Dan Newcome, blog

I'm bringing cyber back

Data persistence, normalization and cardinality

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I’m not a big fan of object-relational mappers and tricky data access schemes. I’m also a fan of good data normalization in relational database systems. I’m somewhat new to key-value and document stores, but I have done projects using things like Amazon’s new DynamoDB.

I’m doing some work on a side project that involves counting user votes. I decided to use MySql as the persistence mechanism for this project simply because it is the de-facto open source relational database. I’m not trying to innovate here with the database, so it makes sense to use something really familiar.

However, I’m realizing that even with a simple project like News.js, there are major tradeoffs to make when it comes to the database layer. Tradeoffs that affect the design of the database schema.

Consider a typical Digg or Reddit news site where users can upvote or downvote an article. The votes could be considered a kind of metadata, and the article itself could be treated as a sort of document. There are essentially two ways to store this metadata – inline as a field on the document, or as a second “vote” entity that points back to the document.

Consider the following:

create table document (
	id integer not null auto_increment primary key,
	title varchar(1000), 
	body longtext,
	votes integer
);

This is a bare minimum schema for a document that can track user votes. Every time a user votes on a story we just increment the vote count. However, there are some problems with this schema both from a functionality standpoint and a performance standpoint. From a functionality standpoint, we don’t know who voted, so we can’t prevent someone from voting more than once. From a performance standpoint, if we have a lot of people trying to vote at once, we can have a lot of contention to write to the document table.

Let’s come up with a simple vote abstraction in the form of a linked database table. Here is a first attempt:

create table vote (
    id integer not null auto_increment primary key, 
    fk_user_id int not null, 
    fk_document_id int not null,
        
    foreign key (fk_user_id) references user(id),
    foreign key (fk_document_id) references document(id)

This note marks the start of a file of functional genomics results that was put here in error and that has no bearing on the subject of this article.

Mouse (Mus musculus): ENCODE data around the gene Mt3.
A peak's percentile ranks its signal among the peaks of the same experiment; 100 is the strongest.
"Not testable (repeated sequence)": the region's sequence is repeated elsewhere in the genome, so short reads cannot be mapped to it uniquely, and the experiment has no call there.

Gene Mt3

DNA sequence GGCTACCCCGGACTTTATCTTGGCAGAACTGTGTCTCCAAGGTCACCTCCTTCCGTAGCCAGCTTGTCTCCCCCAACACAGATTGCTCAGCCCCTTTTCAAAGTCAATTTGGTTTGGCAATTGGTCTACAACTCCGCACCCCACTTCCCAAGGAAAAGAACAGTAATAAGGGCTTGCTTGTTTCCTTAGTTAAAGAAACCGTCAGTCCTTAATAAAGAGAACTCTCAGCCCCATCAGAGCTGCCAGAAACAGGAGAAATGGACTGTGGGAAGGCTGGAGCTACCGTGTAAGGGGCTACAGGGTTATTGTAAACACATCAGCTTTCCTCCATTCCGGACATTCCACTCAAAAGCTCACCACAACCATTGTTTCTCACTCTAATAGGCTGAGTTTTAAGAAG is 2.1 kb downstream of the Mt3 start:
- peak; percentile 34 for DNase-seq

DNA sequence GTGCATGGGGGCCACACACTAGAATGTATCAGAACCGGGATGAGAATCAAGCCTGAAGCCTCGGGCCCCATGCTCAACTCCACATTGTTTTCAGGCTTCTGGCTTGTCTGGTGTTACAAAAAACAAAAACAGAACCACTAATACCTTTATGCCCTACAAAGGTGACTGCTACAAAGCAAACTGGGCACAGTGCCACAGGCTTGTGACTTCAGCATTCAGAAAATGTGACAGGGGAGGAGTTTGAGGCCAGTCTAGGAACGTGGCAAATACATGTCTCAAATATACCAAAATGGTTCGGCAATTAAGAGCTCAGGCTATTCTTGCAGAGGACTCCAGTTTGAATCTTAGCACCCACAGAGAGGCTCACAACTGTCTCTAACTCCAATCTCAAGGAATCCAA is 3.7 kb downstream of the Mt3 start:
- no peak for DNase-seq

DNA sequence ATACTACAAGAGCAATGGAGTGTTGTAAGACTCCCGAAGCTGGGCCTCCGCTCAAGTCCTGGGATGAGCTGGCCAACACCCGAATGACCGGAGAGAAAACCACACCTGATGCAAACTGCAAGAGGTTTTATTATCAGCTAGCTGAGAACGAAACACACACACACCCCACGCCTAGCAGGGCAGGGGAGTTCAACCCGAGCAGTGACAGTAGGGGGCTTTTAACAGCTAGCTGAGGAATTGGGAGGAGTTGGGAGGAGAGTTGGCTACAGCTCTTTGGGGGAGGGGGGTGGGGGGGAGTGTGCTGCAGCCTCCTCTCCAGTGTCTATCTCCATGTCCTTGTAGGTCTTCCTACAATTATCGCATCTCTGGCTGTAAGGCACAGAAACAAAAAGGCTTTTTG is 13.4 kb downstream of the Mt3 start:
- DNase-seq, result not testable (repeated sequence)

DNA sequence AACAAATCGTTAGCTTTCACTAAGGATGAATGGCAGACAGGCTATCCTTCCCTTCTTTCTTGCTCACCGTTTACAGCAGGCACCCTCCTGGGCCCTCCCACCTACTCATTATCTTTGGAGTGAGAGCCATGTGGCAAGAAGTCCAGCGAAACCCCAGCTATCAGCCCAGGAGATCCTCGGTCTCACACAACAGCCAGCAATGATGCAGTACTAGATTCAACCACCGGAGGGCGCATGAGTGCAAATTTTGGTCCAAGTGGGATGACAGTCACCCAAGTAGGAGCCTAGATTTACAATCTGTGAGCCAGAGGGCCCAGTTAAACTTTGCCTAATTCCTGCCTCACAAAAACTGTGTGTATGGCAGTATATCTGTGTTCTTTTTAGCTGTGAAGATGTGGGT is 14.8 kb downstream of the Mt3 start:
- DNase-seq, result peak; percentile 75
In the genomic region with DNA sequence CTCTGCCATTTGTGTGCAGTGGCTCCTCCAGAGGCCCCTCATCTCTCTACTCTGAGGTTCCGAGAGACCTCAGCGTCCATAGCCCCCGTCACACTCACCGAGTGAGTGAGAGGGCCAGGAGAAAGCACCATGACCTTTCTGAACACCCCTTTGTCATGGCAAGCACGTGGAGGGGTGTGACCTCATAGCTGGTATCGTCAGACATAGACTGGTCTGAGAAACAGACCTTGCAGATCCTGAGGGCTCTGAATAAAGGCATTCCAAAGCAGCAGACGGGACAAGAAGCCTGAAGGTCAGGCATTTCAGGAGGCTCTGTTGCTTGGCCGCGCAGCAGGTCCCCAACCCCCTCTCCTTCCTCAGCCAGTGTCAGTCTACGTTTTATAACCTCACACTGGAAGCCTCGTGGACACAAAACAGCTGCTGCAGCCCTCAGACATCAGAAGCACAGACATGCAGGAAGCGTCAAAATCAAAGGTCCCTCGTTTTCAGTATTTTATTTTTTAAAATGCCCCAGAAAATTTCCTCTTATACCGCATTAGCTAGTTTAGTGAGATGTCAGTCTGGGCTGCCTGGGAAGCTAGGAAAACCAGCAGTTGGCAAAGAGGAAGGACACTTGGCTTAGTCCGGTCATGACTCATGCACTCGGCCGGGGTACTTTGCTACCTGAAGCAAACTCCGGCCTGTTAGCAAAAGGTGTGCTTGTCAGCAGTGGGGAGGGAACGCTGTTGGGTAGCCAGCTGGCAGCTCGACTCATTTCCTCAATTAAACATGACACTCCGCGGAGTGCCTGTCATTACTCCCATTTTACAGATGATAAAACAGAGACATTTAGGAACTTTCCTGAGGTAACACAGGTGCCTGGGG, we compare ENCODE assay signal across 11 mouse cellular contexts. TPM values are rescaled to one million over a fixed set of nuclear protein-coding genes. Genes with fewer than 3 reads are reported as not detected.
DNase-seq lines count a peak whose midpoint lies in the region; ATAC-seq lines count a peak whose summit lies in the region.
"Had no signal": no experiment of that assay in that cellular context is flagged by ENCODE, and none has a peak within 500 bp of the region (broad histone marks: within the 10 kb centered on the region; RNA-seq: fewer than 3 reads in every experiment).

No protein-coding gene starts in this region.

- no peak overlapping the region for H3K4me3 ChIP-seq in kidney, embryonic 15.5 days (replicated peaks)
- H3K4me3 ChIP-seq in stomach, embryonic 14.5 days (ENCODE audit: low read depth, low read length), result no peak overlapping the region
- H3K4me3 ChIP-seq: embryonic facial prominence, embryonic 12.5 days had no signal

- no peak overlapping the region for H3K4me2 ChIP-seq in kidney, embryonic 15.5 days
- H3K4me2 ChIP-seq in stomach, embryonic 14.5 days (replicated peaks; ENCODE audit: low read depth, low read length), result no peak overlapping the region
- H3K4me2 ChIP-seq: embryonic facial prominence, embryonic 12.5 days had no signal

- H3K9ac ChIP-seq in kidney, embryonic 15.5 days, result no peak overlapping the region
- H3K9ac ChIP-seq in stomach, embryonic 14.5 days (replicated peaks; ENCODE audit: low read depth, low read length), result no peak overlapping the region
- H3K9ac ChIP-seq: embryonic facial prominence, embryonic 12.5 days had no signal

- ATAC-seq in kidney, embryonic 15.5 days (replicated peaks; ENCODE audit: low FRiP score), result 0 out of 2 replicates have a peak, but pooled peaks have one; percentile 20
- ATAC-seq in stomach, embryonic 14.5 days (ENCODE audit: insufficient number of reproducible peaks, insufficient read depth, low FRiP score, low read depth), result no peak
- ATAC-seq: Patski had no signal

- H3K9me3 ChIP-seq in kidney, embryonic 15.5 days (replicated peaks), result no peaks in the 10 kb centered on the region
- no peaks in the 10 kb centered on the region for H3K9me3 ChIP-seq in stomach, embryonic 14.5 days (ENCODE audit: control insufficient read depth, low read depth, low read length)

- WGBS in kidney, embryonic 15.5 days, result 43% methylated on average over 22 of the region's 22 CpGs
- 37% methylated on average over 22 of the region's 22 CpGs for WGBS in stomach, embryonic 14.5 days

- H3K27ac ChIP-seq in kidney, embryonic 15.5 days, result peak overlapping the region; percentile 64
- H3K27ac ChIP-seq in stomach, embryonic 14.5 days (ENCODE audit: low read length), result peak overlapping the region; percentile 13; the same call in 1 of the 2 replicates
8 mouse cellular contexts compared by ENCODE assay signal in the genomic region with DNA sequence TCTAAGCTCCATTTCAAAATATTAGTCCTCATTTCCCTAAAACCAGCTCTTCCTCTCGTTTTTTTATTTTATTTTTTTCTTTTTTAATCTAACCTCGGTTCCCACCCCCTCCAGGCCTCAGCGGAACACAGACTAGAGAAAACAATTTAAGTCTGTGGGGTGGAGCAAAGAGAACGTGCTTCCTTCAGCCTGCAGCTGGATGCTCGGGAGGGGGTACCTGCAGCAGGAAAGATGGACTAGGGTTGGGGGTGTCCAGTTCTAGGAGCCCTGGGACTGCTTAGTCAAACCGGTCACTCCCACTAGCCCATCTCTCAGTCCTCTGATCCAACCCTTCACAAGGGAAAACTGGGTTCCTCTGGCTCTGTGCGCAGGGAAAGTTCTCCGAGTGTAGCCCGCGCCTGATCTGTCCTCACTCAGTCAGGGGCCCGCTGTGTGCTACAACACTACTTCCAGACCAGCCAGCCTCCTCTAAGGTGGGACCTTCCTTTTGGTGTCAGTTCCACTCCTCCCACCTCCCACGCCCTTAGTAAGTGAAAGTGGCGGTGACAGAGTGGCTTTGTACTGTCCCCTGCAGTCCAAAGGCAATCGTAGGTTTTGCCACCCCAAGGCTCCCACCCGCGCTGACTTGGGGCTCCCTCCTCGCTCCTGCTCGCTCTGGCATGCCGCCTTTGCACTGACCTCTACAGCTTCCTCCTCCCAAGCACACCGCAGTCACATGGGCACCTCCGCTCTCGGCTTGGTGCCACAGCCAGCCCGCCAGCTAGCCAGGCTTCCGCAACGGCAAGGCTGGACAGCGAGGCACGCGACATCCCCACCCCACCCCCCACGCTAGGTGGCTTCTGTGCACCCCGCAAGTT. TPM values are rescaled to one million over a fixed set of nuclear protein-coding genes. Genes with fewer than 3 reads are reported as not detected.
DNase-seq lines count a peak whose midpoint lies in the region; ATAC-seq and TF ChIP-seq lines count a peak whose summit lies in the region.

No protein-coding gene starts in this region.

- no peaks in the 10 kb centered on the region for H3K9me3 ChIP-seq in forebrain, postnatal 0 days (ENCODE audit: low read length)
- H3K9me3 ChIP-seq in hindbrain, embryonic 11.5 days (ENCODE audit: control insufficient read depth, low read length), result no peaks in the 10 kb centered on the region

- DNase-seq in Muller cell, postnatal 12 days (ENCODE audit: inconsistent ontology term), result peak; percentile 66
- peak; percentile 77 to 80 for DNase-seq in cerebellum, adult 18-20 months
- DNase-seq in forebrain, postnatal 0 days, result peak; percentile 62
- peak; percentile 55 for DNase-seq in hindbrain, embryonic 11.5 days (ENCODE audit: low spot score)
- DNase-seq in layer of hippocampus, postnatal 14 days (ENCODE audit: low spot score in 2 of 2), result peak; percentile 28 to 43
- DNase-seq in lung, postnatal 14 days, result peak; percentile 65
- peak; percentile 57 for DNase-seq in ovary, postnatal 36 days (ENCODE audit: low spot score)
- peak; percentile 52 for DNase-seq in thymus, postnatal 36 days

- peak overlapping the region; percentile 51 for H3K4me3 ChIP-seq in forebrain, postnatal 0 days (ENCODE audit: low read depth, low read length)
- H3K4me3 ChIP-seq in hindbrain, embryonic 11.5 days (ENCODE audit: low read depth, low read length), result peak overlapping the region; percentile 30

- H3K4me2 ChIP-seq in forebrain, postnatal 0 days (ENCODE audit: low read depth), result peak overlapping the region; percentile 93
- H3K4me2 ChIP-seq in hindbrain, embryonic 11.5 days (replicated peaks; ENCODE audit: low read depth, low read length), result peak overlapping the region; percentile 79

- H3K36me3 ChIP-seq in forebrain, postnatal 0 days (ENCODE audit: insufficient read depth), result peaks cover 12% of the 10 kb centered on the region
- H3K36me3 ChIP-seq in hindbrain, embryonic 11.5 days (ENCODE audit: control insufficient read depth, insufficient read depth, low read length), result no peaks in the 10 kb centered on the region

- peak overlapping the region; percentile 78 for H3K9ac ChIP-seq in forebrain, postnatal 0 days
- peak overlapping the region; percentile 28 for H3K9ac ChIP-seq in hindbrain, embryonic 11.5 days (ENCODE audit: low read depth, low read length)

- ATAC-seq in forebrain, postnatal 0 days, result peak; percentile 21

);

Now we know who voted because we have a field that tracks the user id of the voter. However, we still need to maintain the vote count on the document table unless we do a join to aggregate the individual votes. Also if we want to keep a user from voting more than once we have to constrain the user-vote cardinality ourselves in the code. The database schema is not expressive enough to articulate this constraint, and in addition we had to decide how to structure the data ourselves.

Decoupling data from schema

Databases have some physical storage format on disk or in memory. Indexes help us get that data quickly when we issue queries against that data. However, the indexes are kind of a grey area with relational databases. They are not strictly part of the schema although in many cases they are necessary for the data to be accessed at all in a deployment scenario with a lot of data. In many cases the size of a table is a consideration in the overall schema design.

Should sorting be the responsibility of the database? Sorts are one of the most expensive operations in a database, often requiring whole tables to be scanned or their indexes pulled into the database’s memory footprint. In order to save on sorting I have sometimes created index tables that are pre-sorted on disk in order to facilitate different sort orders. Using a clustered index, we can have immediate access to sorted data since the data is pre-sorted on disk. However, this is a huge denormalization step in the database.

What if we could have a better front-end into our data? Some way to scale out horizontally and create usage-optimized windows into the data? Can we extend the concept of database indexes to “index servers” that are backed by the core persistence engine?

Semantic schemas

Traditional database schemas define key-based relationships between data. These links are used in queries mostly via SQL join statements although they also play a big part in performance. Already there are some relationships that are tedious to define in a database. Many-to-many relationships require a tertiary table that stores only the mapping between the two entity tables in the database. In a functional sense, a map is a rather elegant way of defining a relationship. On the other hand, having another table clogging up the database is a drag. Perhaps these are orthogonal concerns. What if the database was defined in a more functional way from the ground up? The idea of maps and sets is a very common one in the functional programming world, and essentially what we have in a relational database is sets of tuples that map to one another.

Map reduce vs. count()

I always cringe a little bit when I see a database procedure that uses a lot of functions like max and group by. SQL is a very powerful set language, but this power comes at great computational expense. Sorting and counting in a traditional database is expensive. However, in a distributed database, this turns out to be a relatively cheap operation since it is easily parallelizable. In a typical RDBMS we don’t have this ability to parallelize the workload, and we are relegated to grouping and counting.

It seems to me that we shouldn’t have to make decisions about our data based on the retrieval mechanism. This is the whole idea of SQL – that is to enable us to tell the datastore “what” we want and let it determine “how”. In practice however, we have to think about the “how” up front when we design our schema!

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Written by newcome

July 7, 2012 at 11:15 am

Posted in Uncategorized

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